There is an association between taking statins (lipid lowering drugs), and reduced risk of developing the chronic inflammatory disease, rheumatoid arthritis. These are the findings of a study by Gabriel Chodick and colleagues, published in this week's PLoS Medicine.
The researchers conducted a retrospective cohort study among the 1.8-million members of Maccabi Healthcare Services (a health maintenance organization [HMO]) in Israel to identify adults who regularly took statins and did not have rheumatoid arthritis. Using Maccabi's large automated datasets, the researchers then analyzed diagnostic codes to assess the incidence of newly diagnosed rheumatoid arthritis in this group between 1998 and 2007. To assess any potential bias, the researchers also examined any possible association between persistent statin use and the development of osteoarthritis, a common degenerative joint disease that is unlikely to be affected by statin use.
During the study follow-up period, there were 2,578 incident cases of rheumatoid arthritis and 17,878 incident cases of osteoarthritis. The unadjusted rate of rheumatoid arthritis among patients who did not persistently take statins was 51% higher than that of patients who used statins for at least 80% of the follow-up period. After adjusting for other possible confounders, patients who persistently took statins had a lower risk (risk ratio of 0.58) of developing rheumatoid arthritis compared with patients who did not persistently take statins. There was only a small short term decrease in risk ratio in patients taking statins and the development of osteoarthritis. (hazard ratio of 0.85)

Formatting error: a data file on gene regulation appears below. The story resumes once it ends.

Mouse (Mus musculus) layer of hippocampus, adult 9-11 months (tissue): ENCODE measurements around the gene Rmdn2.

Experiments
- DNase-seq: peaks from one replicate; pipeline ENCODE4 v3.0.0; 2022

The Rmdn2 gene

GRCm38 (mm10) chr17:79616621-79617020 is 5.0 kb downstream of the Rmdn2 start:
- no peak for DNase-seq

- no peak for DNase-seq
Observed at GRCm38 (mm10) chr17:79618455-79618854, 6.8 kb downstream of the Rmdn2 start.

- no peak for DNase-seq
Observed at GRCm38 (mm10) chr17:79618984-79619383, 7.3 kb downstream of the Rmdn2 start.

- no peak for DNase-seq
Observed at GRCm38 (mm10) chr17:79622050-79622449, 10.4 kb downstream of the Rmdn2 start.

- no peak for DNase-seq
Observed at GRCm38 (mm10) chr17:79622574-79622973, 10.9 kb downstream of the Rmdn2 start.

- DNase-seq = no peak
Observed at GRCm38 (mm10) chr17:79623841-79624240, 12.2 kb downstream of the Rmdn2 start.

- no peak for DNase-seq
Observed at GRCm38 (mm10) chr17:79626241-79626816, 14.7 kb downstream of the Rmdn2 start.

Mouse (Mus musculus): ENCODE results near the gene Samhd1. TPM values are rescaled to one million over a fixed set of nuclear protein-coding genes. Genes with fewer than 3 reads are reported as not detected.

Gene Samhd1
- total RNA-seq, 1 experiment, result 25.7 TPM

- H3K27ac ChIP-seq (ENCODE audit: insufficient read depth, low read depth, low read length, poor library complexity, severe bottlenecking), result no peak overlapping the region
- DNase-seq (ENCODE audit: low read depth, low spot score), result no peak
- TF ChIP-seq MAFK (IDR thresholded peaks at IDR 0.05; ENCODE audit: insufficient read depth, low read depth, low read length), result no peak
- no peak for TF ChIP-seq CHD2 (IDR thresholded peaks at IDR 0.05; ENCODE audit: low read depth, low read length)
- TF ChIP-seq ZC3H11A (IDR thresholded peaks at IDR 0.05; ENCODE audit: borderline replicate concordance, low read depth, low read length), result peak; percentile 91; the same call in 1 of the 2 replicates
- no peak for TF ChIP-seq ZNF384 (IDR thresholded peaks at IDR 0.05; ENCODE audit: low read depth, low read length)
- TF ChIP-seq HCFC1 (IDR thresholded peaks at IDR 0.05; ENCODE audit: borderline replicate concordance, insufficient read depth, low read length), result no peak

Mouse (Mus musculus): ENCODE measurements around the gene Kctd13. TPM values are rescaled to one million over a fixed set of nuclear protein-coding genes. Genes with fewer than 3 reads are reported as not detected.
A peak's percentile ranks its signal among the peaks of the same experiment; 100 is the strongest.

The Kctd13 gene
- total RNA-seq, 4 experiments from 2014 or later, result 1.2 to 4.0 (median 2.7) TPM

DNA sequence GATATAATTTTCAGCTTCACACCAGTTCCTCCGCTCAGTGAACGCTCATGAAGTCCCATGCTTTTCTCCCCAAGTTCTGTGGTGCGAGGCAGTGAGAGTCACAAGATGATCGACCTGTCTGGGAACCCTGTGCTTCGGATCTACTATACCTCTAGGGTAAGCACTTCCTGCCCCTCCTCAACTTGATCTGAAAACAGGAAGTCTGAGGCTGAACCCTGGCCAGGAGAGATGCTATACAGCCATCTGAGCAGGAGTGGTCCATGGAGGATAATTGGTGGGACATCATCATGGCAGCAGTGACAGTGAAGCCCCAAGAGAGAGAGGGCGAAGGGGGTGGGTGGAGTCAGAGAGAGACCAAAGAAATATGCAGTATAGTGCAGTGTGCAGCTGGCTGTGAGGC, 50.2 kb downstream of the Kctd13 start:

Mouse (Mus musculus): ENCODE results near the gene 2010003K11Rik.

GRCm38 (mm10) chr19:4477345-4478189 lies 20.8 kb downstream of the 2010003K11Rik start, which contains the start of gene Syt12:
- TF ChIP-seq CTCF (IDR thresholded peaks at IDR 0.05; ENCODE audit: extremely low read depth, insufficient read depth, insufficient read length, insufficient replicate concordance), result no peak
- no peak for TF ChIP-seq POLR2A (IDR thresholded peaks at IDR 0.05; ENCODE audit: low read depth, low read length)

This work needs to be confirmed in other populations before its clinical significance, if any, is clear. As the authors conclude: "Larger, systematic, controlled, prospective studies with high efficacy statins, particularly in younger adults who are at increased risk of rheumatoid arthritis, are needed to confirm these findings and to clarify the exact nature of the biological relationship between adherence to statin therapy and the incidence of rheumatoid arthritis."
LINK TO MACCABI HEALTHCARE SERVICES RESEARCH INSTITUTE http://www.maccabi-research.org/
Funding: No funding was required or used during the writing of this paper, no funders had any role in the study design, data collection, analysis, decision to publish or preparation of the manuscript.
Competing Interests: The authors have declared that no competing interests exist.
Citation: Chodick G, Amital H, Shalem Y, Kokia E, Heymann AD, et al. (2010) Persistence with Statins and Onset of Rheumatoid Arthritis: A Population-Based Cohort Study. PLoS Med 7(9): e1000336. doi:10.1371/journal.pmed.1000336
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Gabriel Chodick, PhD
Maccabi Healthcare Services
HaMered 27, Tel Aviv Israel 68125
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